This is a guest post by entrepreneur, Kris Duggan
When you visit LinkedIn, one of the most ominous features encouraging profile completion is the progress bar telling you that your profile has a long way to go before you’re complete.
This very basic example of “gamification” has helped LinkedIn efficiently grow its global user base with relevant, accurate and high-value data. In simple terms, Gamification means to use game theory or game mechanics in non-game situations to manipulate and reward behavior.
Social businesses have long caught on to the psychological mechanics that drive behavior. These all stem back to psychology 101, with Maslow’s Hierarchy of Needs telling us that after food, shelter, recognition and feeling accepted within a community go a long way in getting us to act one way versus another.
For instance, Facebook’s “Like” button is, in a less direct sense, a bit of a gamified experience with the motivator of this high-level human need for recognition. The more witty, hilarious, adorable, or thought-provoking your status update is, the more likely your friends are to “like” this comment. Twitter offers a very similar experience with retweets and replies. Pinterest takes this a step further by offering “repining” and other new social behaviors to reward.
Whether you are on Facebook, Twitter, or Pinterest, this positive social feedback loop goes a long way in driving our behavior.
Within communities and forums, top commenters and generic expertise has always been called out to signify the greatest contributor. Until modern gamification technology, community managers were unable to automatically a trigger a scalable system of status-based rewards based on quality or topical interests and contributions.
Today, tech and finance companies are leveraging more advanced game mechanics to influence user behavior. Deloitte’s (a Badgeville customer) “Who What Where” campaign offers a robust reward program for employees who check in on location noting who they are with, what they are doing, and where they are, with a goal of increasing collaboration across its mobile workforce.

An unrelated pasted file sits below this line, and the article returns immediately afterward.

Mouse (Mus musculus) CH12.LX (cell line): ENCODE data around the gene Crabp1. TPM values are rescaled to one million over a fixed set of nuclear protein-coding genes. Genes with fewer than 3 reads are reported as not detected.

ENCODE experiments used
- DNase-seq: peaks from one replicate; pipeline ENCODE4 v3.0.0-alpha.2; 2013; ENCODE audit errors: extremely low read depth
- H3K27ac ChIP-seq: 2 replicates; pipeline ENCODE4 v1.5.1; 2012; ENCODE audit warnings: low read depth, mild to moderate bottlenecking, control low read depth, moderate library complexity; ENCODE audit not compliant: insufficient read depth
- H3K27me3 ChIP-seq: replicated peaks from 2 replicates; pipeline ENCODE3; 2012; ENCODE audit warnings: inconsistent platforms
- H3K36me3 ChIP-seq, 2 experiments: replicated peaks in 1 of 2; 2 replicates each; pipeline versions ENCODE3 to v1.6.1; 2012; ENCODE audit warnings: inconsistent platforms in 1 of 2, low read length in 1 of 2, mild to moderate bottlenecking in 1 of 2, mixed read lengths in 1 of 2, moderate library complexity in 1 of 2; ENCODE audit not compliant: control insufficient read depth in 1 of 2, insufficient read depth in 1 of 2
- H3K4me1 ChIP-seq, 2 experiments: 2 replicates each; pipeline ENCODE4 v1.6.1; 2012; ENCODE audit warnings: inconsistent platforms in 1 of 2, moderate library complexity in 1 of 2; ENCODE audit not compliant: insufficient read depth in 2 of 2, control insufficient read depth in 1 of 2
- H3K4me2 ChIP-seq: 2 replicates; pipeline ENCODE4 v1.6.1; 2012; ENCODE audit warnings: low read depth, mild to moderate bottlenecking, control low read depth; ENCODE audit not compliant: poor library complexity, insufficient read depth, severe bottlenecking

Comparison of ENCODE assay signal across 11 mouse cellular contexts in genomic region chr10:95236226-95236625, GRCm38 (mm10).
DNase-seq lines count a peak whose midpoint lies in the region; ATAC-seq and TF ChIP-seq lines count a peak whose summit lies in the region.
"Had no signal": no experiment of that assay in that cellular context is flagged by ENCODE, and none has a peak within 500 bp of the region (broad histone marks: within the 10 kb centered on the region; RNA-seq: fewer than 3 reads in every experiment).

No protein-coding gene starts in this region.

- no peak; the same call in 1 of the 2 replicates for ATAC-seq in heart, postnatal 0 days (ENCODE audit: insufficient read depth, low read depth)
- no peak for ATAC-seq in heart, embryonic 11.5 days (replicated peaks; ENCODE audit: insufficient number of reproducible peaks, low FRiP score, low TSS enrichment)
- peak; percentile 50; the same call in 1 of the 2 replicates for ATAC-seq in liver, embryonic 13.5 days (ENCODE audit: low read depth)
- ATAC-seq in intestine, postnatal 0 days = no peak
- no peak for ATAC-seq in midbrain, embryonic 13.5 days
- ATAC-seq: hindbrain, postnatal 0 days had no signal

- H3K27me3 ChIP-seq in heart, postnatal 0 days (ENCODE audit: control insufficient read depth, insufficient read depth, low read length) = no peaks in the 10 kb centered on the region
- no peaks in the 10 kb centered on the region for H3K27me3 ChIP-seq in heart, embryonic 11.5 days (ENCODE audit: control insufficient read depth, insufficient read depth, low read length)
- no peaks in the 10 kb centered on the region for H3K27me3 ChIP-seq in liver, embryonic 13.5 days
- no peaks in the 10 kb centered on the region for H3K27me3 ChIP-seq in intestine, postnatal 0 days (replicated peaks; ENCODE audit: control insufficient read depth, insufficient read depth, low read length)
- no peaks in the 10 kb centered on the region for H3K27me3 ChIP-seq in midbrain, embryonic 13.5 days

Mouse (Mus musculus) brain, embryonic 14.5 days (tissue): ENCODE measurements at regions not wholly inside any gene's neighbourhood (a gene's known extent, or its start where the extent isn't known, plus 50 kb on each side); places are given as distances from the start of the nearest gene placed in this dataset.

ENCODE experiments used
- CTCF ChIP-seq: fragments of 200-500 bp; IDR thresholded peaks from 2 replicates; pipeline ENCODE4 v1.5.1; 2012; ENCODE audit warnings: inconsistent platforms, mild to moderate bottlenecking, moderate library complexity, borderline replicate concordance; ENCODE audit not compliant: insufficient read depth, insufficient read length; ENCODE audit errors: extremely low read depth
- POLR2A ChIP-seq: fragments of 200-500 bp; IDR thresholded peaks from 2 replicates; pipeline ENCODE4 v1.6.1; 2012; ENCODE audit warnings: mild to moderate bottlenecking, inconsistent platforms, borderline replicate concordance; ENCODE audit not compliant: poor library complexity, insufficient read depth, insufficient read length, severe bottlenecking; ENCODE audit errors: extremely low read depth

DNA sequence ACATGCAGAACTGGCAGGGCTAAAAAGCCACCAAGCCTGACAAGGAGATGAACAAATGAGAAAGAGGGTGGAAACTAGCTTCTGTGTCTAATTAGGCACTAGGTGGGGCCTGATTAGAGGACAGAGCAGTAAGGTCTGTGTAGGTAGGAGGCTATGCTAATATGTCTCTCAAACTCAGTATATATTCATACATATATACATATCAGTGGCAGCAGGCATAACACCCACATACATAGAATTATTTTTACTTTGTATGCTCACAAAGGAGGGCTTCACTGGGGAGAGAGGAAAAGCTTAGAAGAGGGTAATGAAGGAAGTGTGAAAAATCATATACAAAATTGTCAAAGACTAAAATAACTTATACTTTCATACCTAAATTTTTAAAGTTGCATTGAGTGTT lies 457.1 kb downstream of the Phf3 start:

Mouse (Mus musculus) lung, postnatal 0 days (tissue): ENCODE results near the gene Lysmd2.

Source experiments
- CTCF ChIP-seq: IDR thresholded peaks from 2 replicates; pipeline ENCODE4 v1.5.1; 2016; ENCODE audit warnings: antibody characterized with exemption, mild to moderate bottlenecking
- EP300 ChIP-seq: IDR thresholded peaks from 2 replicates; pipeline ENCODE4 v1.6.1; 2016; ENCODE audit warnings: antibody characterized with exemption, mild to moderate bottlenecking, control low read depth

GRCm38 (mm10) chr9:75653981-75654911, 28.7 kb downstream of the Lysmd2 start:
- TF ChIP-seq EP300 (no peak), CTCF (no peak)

Another example is Samsung (also a Badgeville customer); they created a gamified program called “Samsung Nation where the company’s community is rewarded in a social experience for activities such as leaving reviews, registering purchases, and exploring new products.
The challenge with the term “gamification” is that people would never admit that these mechanics drive them to act.
Yet, these mechanics are proven time and again. These motivators stem from our childhoods, where a golden star helped signify our intrinsic reward without any real tangible value.
Today, in our increasingly connected culture, we have new opportunities to be rewarded for behaviors, which, in many cases, help a business reach its objectives. Rewarding behavior that a user would not want to complete is not going to result in a successful gamification program and may be detrimental to your business.
The challenge is that with so many distractions, it’s difficult to encourage users to perform behaviors they want to do without a structured feedback and rewards program. This is exactly the opportunity that strategic gamification fills – using principles of gaming to shape user behavior—and why it’s quickly becoming the key to the future of the modern, engaged enterprise.
The only real way to provide long-term value from a gamification program is to ensure the goals of the business are aligned with the goals of the user.
Kris Duggan is the CEO & Co-Founder of Badgeville, a software-as-a-service global gamification company used by high-profile customers like Deloitte, Samsung, Universal Music and Dell. Prior to founding Badgeville, Duggan worked in leadership roles at a variety of successful companies, including WebEx.
Mobile developer or publisher? VentureBeat is studying mobile app analytics.
Fill out our 5-minute survey
, and we'll share the data with you.